A year on from the London Olympics and the verdict from the British public is a positive one, according to a new Ipsos poll.
The vast majority, 84%, say the Olympics had a positive effect on the mood of the British public, and 70% say it is having a positive effect now.
While the cost of hosting the Olympics has been subject to a great deal of scrutiny, six in ten British adults (61%) think it represents good value for money while half that (31%) say it is not.
This is felt equally across age, gender and social grade but there are differences by party support. While Conservative and Liberal Democrat supporters are the most likely to say the cost of hosting the Olympics represents good value for money (76% each), only 54% of Labour and 45% of UKIP supporters think so.
Not only do the British public think the Olympics was good for the mood of the nation but they are also upbeat about the impact the Games have had on sport, the economy and Britain’s international reputation.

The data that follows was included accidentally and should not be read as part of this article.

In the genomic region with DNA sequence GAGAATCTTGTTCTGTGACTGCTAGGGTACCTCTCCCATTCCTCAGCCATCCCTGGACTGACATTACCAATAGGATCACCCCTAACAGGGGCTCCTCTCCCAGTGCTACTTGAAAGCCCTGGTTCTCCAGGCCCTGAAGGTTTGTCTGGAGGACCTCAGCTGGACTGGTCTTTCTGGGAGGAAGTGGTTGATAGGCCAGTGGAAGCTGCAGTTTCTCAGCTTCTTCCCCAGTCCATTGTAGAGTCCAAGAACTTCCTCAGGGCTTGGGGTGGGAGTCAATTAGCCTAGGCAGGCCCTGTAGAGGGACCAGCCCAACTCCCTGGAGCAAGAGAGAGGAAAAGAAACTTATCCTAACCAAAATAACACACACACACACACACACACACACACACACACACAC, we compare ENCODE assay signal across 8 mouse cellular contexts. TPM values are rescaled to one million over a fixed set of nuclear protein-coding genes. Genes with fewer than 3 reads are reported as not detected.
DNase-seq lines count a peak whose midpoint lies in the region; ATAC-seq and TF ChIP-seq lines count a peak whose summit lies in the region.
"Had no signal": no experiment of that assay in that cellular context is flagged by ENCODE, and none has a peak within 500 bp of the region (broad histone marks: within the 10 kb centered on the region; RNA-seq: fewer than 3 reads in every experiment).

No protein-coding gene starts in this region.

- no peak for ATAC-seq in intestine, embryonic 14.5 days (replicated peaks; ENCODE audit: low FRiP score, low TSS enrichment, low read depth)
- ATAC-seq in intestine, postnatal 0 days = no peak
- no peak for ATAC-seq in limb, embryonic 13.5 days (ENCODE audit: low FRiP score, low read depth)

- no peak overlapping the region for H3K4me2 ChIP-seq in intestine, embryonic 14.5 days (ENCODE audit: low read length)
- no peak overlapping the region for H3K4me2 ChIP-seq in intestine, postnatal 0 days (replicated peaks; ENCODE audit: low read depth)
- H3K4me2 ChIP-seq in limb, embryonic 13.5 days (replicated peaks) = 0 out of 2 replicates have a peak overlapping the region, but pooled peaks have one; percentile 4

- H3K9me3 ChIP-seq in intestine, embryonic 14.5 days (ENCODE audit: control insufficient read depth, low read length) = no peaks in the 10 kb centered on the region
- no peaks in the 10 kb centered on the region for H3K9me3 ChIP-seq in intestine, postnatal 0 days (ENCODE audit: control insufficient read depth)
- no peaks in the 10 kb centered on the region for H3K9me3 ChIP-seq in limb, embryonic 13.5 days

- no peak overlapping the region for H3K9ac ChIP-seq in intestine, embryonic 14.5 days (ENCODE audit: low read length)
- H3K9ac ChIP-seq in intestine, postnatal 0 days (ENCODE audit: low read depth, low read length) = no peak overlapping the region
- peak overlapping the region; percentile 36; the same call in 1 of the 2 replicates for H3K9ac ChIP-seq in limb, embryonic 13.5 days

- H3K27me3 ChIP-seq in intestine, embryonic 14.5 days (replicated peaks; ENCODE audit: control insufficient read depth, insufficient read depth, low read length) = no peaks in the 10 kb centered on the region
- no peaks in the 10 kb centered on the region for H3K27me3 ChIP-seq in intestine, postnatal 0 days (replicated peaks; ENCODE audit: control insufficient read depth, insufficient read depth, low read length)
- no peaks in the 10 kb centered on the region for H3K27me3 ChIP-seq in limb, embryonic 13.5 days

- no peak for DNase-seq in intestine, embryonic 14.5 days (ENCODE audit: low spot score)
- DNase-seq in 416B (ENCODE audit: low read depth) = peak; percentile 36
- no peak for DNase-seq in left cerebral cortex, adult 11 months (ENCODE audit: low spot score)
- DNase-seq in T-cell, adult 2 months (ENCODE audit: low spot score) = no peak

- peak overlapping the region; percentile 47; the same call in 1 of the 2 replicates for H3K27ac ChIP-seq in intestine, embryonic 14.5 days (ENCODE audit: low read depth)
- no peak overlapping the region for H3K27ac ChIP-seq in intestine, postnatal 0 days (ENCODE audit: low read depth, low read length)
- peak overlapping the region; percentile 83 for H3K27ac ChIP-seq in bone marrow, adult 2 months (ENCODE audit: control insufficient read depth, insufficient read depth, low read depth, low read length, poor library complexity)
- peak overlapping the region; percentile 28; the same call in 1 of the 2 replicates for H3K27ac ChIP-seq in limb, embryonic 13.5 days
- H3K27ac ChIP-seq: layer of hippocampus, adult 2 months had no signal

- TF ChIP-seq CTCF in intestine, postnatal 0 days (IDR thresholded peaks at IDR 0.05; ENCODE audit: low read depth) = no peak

84% of Britons say the 2012 Olympics have had a positive effect on Britain’s chances of future sporting success.
- 83% say it has had a positive effect on encouraging more people to play sport in Britain. Younger people are most likely to say this is the case (94% of 18-24 year olds, 79% of those aged 65+).
Eight in ten (78%) Britons believe the Games had a positive impact on the way Britain is viewed by the rest of the world, with just 5% saying it had a negative effect.
Six in ten (59%) believe the London Olympics had a positive effect on the British economy while 13% say it was negative.
Head of Political Research at Ipsos, Gideon Skinner, said:
“The Olympics feel good factor has proved a marathon, not a sprint. Not only has it lasted, it is also higher than people were expecting before the Games started —a tribute to how the event was received.”
Notes to Editors:
Ipsos interviewed a representative sample of 1,000 adults aged 18+ across Great Britain. Interviews were conducted by telephone 13th – 15th July 2013. Data are weighted to match the profile of the population.